Day 67 – Escape From Ennui-Land!

A crummy mood is no fun, especially when you find yourself mired within one whilst smack dab in your precious leisure time.  Like sitting on a cold stone, ennui can sap our energy, springing leaks in our mental fortitude and catch us off guard, knotted up in negative thinking and the “what if-why me-who cares” rollercoaster of redundant dumbness.

Everyone has their own strategies and coping mechanisms to flee from the Funk.  Some useful, some not.  As I looked around this perfectly ordinary Friday and realized I felt sad, defeated, and lonely for NO good reason, I sprang into action and got the ball rolling.

Murder the Doubt.

Most moods lie in some form of doubt, and all doubt rests in vaguery.  Win and loss is clear.  Life and death, crystal.  But doubt, doubt exists in a fogzone where we don’t know, and some part of us doesn’t want to know.  To be certain of one’s ignorance or limitations is not doubt. 

Do I feel like crap?  OK!  Good, I see it plainly!  No more doubt and self friction, I’m not at my best! 

If your bad mood seems indescribable, you have your challenge before you.  Describe it!  In what way are you sad?  This does not need to involve language. Are your emotions springing from memory, or emotional pain or baggage?  Do you remember feeling this way yesterday, or this morning?  How long do you think it will last?  Are you even here?  Is anyone home to feel this way or are you just living in Sleep?  Bringing an analytical bent to an emotional downwardness can wake you up and help you make clear to yourself just what is wrong; what needs to be changed, and what needs to be accepted.

Stop what’s making it worse.

This is such a common thing that I do all the time.  I am engaged in an activity where I know I am driving a habitually felt bad mood deeper into my mind, but I keep going there.  The insidious thing about dopamine is that it doesn’t necessarily give you the feeling of “I like that” or even “I am satisfied”, but simply “I want more!”  Posture and breathing play a roll as well.  Feel closed in and isolated from the world?  Hunching over a screen with a hand blithely cradling your frowning face as you scroll through internet pages could be playing a factor.  I know it’s painful, somehow the animal-self thinks more immediate gratification will cure you.  Not so.  You have to wrench away from the activity or mental posture with a feeling of half-finishedness.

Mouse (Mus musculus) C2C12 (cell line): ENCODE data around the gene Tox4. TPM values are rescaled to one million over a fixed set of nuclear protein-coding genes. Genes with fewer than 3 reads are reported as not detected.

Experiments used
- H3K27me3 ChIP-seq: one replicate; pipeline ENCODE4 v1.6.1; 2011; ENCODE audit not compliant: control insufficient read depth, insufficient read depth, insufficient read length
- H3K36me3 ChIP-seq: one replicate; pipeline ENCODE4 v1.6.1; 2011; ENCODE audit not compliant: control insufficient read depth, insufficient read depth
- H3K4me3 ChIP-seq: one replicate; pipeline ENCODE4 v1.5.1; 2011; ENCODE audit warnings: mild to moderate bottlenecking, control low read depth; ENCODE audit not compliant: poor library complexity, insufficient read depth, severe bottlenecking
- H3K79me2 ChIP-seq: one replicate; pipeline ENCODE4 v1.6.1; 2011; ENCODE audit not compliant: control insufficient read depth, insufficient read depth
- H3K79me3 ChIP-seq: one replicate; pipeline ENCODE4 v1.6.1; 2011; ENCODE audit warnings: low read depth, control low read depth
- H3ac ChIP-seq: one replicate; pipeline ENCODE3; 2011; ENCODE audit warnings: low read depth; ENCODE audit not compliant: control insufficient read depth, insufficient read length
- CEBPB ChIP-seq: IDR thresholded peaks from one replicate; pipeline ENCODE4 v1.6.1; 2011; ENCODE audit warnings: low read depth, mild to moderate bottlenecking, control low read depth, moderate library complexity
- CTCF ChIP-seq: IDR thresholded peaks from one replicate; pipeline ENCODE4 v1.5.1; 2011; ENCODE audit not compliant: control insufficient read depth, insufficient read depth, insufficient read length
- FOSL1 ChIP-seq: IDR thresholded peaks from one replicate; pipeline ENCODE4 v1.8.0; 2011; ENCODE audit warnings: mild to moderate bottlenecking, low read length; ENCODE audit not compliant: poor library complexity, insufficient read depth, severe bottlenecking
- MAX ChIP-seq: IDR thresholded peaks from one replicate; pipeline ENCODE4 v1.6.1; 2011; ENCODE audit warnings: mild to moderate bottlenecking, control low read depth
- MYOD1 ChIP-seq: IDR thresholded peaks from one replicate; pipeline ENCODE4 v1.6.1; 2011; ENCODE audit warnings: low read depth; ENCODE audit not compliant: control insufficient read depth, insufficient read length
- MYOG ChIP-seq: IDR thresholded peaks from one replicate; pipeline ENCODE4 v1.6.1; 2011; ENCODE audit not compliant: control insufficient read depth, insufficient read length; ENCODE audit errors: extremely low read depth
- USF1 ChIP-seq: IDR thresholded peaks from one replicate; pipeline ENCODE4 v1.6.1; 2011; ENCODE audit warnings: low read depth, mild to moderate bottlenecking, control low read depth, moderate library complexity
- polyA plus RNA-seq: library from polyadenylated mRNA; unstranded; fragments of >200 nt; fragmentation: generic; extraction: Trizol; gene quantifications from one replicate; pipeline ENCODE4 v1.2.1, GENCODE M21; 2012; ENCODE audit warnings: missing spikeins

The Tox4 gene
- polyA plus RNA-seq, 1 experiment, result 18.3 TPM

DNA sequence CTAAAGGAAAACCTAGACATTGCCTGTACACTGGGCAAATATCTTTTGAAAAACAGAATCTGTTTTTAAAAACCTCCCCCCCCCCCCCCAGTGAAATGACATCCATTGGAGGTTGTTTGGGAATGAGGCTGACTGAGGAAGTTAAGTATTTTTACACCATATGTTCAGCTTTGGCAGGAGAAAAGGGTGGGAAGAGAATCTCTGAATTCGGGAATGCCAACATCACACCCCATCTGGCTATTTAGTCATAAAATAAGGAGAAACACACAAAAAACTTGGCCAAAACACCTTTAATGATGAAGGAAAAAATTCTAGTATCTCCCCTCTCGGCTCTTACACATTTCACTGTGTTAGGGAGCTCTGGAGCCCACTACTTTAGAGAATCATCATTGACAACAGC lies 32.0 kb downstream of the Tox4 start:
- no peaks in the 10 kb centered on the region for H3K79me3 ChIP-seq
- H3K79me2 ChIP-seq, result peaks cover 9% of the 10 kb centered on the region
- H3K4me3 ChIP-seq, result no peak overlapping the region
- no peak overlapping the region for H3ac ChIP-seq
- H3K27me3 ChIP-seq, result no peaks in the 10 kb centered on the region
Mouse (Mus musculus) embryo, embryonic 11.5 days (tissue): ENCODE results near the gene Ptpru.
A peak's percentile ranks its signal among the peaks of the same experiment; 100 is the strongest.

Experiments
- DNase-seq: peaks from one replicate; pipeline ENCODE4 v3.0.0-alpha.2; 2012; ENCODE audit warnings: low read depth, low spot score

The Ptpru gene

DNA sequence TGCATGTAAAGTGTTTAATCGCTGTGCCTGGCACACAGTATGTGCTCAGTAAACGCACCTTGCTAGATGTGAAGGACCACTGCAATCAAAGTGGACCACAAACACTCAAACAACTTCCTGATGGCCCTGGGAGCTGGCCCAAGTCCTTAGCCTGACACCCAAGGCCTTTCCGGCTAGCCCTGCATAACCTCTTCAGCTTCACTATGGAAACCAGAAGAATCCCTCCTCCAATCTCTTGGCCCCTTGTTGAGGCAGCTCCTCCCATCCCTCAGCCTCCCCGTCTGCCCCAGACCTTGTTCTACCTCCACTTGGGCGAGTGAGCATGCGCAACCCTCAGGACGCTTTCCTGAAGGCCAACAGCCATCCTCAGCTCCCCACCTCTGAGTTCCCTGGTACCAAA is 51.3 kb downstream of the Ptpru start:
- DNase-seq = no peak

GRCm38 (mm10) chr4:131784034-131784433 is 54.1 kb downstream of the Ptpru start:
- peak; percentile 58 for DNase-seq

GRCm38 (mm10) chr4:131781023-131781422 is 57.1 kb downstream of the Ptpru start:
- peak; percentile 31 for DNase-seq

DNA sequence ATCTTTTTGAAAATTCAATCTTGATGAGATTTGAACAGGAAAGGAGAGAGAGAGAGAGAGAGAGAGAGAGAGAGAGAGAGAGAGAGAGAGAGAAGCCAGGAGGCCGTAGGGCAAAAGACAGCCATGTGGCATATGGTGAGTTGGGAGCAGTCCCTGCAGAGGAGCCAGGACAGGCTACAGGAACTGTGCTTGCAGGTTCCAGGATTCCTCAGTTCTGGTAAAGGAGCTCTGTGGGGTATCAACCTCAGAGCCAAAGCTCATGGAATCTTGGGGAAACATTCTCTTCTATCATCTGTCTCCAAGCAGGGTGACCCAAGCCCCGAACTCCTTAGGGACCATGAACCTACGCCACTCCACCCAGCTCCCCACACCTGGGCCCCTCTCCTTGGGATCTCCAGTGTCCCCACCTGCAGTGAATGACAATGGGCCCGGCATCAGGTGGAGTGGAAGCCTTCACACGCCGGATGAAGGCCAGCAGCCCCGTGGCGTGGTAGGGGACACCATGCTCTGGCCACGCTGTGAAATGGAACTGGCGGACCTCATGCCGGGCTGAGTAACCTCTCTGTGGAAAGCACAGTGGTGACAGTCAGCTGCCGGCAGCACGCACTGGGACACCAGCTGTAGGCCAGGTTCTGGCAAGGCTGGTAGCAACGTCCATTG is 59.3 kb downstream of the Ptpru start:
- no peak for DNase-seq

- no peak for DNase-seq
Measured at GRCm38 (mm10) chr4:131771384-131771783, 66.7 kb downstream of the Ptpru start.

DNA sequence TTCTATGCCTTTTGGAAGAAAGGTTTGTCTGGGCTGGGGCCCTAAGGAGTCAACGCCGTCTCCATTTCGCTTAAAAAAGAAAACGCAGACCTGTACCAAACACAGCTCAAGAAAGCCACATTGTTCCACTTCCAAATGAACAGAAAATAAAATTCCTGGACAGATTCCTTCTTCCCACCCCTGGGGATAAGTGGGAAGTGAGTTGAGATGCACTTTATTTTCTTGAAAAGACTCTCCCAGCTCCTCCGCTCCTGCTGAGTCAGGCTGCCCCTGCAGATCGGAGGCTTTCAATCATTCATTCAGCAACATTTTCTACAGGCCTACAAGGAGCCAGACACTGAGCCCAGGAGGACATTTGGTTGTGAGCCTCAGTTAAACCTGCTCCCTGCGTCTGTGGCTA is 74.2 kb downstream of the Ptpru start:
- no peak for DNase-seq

Grapple with the immediate denying force.

I once described boredom, in a moment of lucidity towards a Teacher of mine, as “a closing of doors…trying to exit a room, but your hand keeps closing the door in front of you”.  An activity, endeavor, or a simple practice can bring you out of a funk, but you must do the thing.  A common reaction I see within me when I am trying to dig myself out of a bad mood is attempting to do something new, and having an immediate aversion to it.  No matter the task, chore or hobby, I will suddenly get accosted by negative imagination painting a picture of “why I shouldn’t”.  Gurdjieff said this kind of energy is the Denying Force which comes up against the force of affirmation and must be reconciled.  I find this useful, as simply telling myself “no, I actually want to do this!” seems facile, but accepting that I don’t want to “do anything” but doing it anyway, makes me feel more integrated and allows me to push forward.

Make an emergency to do list.

Lists wont make you happier, but they do serve a valuable purpose.  Manifesting your intentions in the physical world can help anchor the mind and drive off Ennui.  The more you follow your to-do lists, the more powerful of a psychic motivator they become.

A quick fix for a bad mood, especially if it’s paired with apathy, is to make a “next hour” to do list.  Write down a *very* short list of things you want to accomplish in the next hour.  For example: I knew in the next hour I wanted to – take a shower, write this blog post, and do some Arabic language learning.  This is hardly a courageous undertaking, but still challenging if you feel like slobbing around all day.  I suggest writing these down on a blank sheet of printer paper, in large indelible markerstrokes.  The more subconsciously akin to a legal document you make this parchment, the better.

Change what you are eating.

Your brain is made of food.  Many people forget this axiom.  The components that play a part in every thought generated within you was, at some point in the past, something you put in your mouth.  A mood can seem as concrete an inscrutable as a battering ram, until it is realized you have simply plunked down in the front row of the insulin spike express, driven by chief conductor Doughnut Q. Carbington and his Cereal Bowl Brigade.  Make your next meal a balanced one, washed down with a large glass of water, quit hopping from one sugar heavy pick-me-up to the next (they always put you down afterward!) and watch as your demeanor improves.


Aah… you thought I would ignore it?  You thought we would placate each other by beating around the bush with self help maxims and avoid the obvious?  No no, we both know you should be doing that thing you said you would do.  You know, that task which you are now avoiding by doing other, smaller tasks and which lies at the root of your terrible mood?  Well, now is the time.  Bite the crow and eat the bullet.  Roll up your boot straps and buckle your sleeves.  Get [THAT THING] done and we’ll both feel better for it!  


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